Mozambique: Rapid Testing Sharply Cuts HIV Patient Dropout Rate
September 28, 2011
The proportion of HIV patients lost to follow-up before the initiation of antiretroviral (ARV) therapy "can exceed 50 percent in low-income settings, and is a challenge to the scale-up of treatment," according to the authors of a new study. This proportion, however, was dramatically reduced after the introduction of rapid CD4 test kits.
"Before the introduction of point-of-care CD4 tests, to obtain a CD4 result involved several steps, each with delays," wrote the authors from the Mozambique Instituto Nacional de Sáude and the Clinton Health Access Initiative. On average, the process took 10 days. Considering that many patients must walk long distances to reach a health care facility, each additional clinic visit is seen as a barrier to remaining in care.
After the introduction of CD4 rapid test kits, the proportion of patients lost to follow-up before completion of CD4 staging dropped from 57 percent to 21 percent. Total loss to follow-up before ARV treatment was started dropped from 64 percent to 33 percent. The proportion of enrolled patients who began ARV treatment grew from 12 percent to 22 percent, while the median time from enrollment to beginning treatment fell from 48 days to 20 days, chiefly because the median time to complete CD4 staging decreased from 32 days to 3 days.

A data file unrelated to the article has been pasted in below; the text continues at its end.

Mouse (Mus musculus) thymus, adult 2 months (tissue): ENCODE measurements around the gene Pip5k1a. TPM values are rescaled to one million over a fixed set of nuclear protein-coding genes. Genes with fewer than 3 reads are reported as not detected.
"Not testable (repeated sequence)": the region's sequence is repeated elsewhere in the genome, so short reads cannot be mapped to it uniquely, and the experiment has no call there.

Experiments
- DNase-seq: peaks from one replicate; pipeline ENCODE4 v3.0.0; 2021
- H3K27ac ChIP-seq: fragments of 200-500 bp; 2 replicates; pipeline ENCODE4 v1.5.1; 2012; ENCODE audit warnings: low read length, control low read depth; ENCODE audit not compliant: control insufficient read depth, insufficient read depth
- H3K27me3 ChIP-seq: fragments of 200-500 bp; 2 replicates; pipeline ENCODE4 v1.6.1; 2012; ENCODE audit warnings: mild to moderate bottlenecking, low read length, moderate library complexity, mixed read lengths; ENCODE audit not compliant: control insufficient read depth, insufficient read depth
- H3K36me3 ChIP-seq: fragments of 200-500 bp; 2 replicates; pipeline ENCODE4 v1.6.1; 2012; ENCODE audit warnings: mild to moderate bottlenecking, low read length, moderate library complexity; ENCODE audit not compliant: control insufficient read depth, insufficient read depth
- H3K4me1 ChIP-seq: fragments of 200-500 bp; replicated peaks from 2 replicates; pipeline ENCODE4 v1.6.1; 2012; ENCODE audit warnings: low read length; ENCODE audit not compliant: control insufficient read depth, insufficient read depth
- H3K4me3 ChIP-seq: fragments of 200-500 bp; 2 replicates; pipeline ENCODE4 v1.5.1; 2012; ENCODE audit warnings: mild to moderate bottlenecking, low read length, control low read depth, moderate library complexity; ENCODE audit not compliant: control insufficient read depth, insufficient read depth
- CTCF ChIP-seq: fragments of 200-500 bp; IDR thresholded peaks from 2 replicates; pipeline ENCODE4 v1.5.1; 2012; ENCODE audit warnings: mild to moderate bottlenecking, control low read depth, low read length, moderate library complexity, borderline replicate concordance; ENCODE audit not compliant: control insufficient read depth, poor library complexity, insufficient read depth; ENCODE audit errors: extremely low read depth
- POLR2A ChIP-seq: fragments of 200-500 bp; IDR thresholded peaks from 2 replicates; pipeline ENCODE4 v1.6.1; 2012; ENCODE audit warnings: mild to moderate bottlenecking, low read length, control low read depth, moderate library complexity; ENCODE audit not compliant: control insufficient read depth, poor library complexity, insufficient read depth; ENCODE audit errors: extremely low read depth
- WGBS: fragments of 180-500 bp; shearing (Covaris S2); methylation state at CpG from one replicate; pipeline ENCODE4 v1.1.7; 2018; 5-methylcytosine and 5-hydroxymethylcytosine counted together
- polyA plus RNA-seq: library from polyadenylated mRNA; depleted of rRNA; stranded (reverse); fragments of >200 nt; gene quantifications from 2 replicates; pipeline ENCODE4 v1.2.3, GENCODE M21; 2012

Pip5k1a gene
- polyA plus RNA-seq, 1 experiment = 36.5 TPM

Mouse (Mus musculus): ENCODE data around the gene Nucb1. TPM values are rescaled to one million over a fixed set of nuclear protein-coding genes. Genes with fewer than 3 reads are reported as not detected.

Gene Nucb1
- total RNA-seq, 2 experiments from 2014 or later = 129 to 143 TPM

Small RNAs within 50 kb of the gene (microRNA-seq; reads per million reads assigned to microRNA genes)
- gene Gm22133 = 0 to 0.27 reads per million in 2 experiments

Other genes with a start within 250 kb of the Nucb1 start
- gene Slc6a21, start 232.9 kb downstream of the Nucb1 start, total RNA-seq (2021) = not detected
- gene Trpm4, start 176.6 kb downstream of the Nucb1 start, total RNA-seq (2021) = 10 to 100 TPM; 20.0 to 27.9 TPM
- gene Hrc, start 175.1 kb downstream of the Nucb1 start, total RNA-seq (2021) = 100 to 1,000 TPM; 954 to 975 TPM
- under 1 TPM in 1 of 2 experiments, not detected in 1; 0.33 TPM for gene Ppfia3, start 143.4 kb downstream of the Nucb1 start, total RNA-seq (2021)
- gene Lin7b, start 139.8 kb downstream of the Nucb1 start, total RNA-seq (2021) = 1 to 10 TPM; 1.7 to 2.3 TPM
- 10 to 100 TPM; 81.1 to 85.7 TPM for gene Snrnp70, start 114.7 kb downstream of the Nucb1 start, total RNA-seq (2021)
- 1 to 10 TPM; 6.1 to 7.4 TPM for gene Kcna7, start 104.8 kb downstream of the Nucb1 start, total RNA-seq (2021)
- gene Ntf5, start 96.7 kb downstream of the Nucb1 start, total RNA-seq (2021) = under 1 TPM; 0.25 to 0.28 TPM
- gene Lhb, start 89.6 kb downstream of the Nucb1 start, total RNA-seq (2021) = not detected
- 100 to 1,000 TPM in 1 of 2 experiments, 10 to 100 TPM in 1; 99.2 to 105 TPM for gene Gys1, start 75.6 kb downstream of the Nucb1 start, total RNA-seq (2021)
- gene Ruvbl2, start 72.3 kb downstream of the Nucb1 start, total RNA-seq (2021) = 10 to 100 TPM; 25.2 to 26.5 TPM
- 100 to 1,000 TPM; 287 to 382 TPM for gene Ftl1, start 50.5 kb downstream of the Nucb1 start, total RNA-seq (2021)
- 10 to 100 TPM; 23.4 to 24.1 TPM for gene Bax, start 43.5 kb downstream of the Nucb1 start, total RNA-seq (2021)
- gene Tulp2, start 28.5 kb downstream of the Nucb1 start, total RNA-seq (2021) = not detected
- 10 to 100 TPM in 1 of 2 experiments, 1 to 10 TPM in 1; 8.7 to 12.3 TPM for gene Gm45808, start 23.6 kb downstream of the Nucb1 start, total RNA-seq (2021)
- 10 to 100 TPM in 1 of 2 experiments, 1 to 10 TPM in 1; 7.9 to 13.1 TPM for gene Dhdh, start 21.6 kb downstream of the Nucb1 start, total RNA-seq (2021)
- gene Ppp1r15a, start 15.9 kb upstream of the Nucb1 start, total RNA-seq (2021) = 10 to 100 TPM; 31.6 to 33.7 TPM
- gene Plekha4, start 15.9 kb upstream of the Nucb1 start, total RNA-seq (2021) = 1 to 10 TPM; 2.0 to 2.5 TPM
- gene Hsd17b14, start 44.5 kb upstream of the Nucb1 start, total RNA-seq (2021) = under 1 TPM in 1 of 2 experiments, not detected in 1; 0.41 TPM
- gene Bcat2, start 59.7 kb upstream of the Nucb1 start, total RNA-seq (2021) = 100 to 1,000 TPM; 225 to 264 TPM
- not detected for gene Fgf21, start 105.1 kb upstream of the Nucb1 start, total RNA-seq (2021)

"Point-of-care CD4 testing enabled clinics to stage patients rapidly onsite after enrollment, which reduced opportunities for pretreatment loss to follow-up," the authors concluded. "As a result, more patients were identified as eligible for and initiated [ARV] treatment. Point-of-care testing might therefore be an effective intervention to reduce pretreatment loss to follow-up."
The study, "Effect of Point-of-Care CD4 Cell Count Tests on Retention of Patients and Rates of Antiretroviral Therapy Initiation in Primary Health Clinics: An Observational Cohort Study," was published early online in the Lancet (2011; doi:10.1016/S0140-6736(11)61052-0).
09.26.2011; Talea Miller
This article was provided by U.S. Centers for Disease Control and Prevention. It is a part of the publication CDC HIV/Hepatitis/STD/TB Prevention News Update. Visit the CDC's website to find out more about their activities, publications and services.
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